25 August 2009

It's the polylogism, stupid (2)

One of the ironies in this (aforementioned) article is the complaint that protesters against government-option healthcare coverage are hindering the so-called discussion about health care. It's ironic because there is already a bill. Actually, I'm using the word 'ironic' to be kind. It's actually dishonest. But I digress.

Quite clearly, with the President's demand for a ready-to-sign bill, the debate (or discussion, to use to word of the day) is over -- as are all debates or discussions, once the left have made up their minds. Besides, the article mentions Democratic congressmen who are at these supposedly disrupted town hall meetings to explain the plan. There isn't much to discuss, in a certain sense. I've been to meetings where an insurance plan was to be explained; and it was a plan that had already been decided upon, by an employer. The only discussion involved what the plan covers and how. There was no discussion of whether the plan should be adopted, no discussion of whether employees wanted the plan.

Clearly, in true statist fashion (believing that we work for the state), whether some sort of government option should even be implemented is not for discussion -- in this land of government of the people, by the people, and for the people. Our employer, the state, has already made its decision, and it remains only to explain to us their benevolence. (But sadly, that is what the protesters want to discuss.) The people may show up; that's their right. But they are their to listen and ask questions about the plan; and that's all. That's the problem with the protesters: they (employees) still want to discuss whether; the Congressmen (employers) only care to discuss how.

So the complaint that discussion is being hindered is a bit disingenuous. The key determination has already been made; and it doesn't matter who, or how many, object to it. The only acceptable questions are those related to how the plan will work. Objecting to the plan itself is out of line.

How, we might ask, do the left come to have the notion that they can be so dismissive of opponents? I really wasn't engaging in rhetorical flourish when I said (here) that opponents of the left do not matter to the left. The left are polylogists. (They are also, for that reason, irrational.)

Polylogism asserts that the logical structure of the mind is different with members of various groups of humans. And the two most common forms of polylogism, at least here in the U.S., are racial and marxist. Racial polylogism, which I discussed to an extent here, differs from Marxist polylogism only in so far as it ascribes to each race a peculiar logical structure of mind and maintains that all members of a definite race, no matter what their class affiliation may be, are endowed with this peculiar logical structure. (That's why someone like Jesse Jackson is black, but Clarence Thomas is not.) Marxist polylogism asserts, in contrast, that each class has its own logical structure and only members of a given class are endowed with this logical structural. In both cases, however, polylogism is a debunking tool: it exists only to provide grounds for dismissing an opponent without engaging in logical rejoinder. In other words, the racial or marxist polylogist can respond to an argument by telling you that you hold the position you do only because of your race or your social class. The logical structure of your race's mind (or your social class's mind) simply prevents you seeing the wisdom of his position, and, thus, also prevents your agreeing with him. Given these differences in logical structure, why should the left bother?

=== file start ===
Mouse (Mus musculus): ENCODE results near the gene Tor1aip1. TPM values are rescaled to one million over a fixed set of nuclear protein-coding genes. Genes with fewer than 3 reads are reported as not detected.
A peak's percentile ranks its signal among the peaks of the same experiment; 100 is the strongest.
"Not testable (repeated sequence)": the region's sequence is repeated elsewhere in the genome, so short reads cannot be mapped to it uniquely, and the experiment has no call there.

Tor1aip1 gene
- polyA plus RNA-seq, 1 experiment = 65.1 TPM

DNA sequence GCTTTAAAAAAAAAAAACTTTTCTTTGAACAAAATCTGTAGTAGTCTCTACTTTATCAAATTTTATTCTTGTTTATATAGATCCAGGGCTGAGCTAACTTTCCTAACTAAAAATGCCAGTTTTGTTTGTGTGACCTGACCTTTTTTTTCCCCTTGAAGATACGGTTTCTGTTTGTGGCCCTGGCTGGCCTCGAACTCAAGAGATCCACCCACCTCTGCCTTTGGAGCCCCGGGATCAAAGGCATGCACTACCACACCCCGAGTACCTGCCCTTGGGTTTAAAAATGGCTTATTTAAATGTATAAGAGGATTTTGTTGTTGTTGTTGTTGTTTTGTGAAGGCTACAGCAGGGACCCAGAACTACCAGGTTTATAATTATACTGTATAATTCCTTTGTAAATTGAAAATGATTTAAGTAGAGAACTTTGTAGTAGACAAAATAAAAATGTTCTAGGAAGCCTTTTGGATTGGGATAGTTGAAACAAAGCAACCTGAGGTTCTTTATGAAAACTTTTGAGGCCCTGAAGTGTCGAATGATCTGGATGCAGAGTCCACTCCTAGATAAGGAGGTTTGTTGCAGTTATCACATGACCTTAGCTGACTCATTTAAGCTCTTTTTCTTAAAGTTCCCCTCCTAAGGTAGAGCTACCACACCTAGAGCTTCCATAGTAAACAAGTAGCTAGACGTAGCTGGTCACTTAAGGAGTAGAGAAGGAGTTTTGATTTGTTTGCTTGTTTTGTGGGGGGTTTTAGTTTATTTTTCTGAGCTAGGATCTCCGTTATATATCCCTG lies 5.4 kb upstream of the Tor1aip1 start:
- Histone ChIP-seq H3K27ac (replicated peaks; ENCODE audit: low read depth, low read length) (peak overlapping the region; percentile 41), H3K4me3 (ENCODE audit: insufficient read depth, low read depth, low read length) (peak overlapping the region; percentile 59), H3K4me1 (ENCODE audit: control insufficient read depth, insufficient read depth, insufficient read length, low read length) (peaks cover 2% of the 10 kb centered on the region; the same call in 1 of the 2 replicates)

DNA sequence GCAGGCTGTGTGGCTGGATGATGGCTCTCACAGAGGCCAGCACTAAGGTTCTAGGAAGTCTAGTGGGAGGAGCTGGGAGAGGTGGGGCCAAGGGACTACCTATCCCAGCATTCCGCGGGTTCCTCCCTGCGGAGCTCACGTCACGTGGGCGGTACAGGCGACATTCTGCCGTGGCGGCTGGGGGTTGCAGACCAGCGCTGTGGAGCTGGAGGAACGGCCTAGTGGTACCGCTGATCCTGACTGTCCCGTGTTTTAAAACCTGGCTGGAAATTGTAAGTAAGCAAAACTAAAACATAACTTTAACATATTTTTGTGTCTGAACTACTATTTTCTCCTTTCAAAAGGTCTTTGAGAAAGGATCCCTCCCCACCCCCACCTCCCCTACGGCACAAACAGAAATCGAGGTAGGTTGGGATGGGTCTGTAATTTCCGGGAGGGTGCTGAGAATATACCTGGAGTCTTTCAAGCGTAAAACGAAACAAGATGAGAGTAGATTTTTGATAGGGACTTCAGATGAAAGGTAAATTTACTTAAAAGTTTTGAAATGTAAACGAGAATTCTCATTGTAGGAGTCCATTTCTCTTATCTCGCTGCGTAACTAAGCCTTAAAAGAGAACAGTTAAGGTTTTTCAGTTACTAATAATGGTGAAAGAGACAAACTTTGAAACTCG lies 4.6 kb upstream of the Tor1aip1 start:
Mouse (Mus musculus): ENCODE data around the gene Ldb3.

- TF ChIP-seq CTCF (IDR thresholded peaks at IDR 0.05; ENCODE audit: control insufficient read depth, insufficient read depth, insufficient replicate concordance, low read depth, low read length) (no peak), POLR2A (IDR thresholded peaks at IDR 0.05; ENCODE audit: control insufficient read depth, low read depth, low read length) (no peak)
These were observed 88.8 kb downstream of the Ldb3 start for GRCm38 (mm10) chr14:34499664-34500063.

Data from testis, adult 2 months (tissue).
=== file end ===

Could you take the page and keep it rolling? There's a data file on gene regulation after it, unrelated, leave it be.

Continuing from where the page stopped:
In a sense, this is at least one way in which the left are logically consistent. If you take seriously the polylogists' claim, then there simply is no way for members of different races or classes to persuade each other of anything. How could there be? In order for two people to persuade each other of anything they must share the same structure of mind. Two leftists could, therefore, be persuasive to each other, and so could two rightists. But leftists and rightists, having differing mental structures, simply cannot reach each other. One is on AM and the other is on FM. Consistent with their position, the left do not feel obligated to reason with those who, on their view cannot be reasoned with. (The right feel the same way about the left, but for a slightly different reason: polylogists are, by definition, irrational.)

But the left also believe that they are correct. And this is not because they can, or have, proved anything. Rather it is because, in true Hegelian fashion, they believe that what arises later in history is superior to that which arose earlier. Leftism (socialism, new liberalism, whatever) is later than rightism (capitalism, the Judeo-Christian ethic, whatever); therefore, leftism is superior to rightism. Rightism (like laissez-faire capitalism) is yesterday's news; we must look not to the past, but to the future. Rightists are wrong, not demonstrably so, but because they are on the wrong side of history. They are looking backward, rather than moving forward, as His Beatitude likes to say. They are, to societal evolution, what someone would be to human evolution who wanted us to devolve back into, say, Neanderthals. In fact, Rightists are neanderthals, and Leftists are homo sapiens sapiens -- on their humble view, of course.

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James Frank SolĂ­s
Former soldier (USA). Graduate-level educated. Married 26 years. Texas ex-patriate. Ruling elder in the Presbyterian Church in America.
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